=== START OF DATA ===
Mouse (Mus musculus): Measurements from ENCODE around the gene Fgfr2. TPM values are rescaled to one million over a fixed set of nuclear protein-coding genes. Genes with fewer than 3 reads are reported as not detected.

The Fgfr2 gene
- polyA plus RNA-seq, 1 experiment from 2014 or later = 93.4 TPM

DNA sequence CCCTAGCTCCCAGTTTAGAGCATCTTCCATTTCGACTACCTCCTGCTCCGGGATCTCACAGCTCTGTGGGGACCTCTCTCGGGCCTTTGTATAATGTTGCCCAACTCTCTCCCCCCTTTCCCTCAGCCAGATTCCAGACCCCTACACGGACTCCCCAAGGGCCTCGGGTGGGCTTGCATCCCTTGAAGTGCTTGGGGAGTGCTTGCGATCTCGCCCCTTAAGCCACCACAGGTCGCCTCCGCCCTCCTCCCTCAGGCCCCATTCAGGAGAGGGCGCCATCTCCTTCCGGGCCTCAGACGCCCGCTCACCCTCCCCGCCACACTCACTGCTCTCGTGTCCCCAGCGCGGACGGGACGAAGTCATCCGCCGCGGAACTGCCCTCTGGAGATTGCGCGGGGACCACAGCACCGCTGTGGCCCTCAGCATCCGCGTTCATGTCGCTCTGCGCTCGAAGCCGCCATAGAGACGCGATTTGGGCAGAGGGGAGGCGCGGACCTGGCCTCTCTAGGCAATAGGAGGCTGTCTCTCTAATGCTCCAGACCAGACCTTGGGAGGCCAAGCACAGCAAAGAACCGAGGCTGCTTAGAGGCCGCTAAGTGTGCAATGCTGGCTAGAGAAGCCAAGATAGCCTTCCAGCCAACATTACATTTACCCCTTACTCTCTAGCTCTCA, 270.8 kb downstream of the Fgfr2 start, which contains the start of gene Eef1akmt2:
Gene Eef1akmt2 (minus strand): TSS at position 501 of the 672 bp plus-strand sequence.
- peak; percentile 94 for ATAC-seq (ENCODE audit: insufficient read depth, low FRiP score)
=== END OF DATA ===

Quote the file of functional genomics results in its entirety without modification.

Mouse (Mus musculus): Measurements from ENCODE around the gene Fgfr2. TPM values are rescaled to one million over a fixed set of nuclear protein-coding genes. Genes with fewer than 3 reads are reported as not detected.

The Fgfr2 gene
- polyA plus RNA-seq, 1 experiment from 2014 or later = 93.4 TPM

DNA sequence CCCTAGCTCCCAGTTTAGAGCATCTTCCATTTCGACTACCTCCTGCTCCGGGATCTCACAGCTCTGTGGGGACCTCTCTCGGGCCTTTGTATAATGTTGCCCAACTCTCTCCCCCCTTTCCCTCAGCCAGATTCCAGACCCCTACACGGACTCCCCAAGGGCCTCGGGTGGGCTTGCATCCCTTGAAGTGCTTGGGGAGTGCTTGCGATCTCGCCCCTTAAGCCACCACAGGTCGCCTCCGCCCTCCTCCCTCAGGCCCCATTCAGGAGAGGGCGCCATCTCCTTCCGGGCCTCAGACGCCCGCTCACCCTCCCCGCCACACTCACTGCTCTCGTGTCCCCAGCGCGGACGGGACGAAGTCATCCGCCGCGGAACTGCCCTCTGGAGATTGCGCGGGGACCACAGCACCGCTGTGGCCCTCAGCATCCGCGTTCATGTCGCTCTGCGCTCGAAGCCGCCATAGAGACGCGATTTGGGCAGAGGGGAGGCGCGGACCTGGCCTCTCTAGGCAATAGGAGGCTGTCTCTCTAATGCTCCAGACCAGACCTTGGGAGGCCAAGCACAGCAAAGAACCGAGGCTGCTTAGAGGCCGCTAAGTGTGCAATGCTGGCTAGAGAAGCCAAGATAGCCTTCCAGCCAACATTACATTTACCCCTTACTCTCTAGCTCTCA, 270.8 kb downstream of the Fgfr2 start, which contains the start of gene Eef1akmt2:
Gene Eef1akmt2 (minus strand): TSS at position 501 of the 672 bp plus-strand sequence.
- peak; percentile 94 for ATAC-seq (ENCODE audit: insufficient read depth, low FRiP score)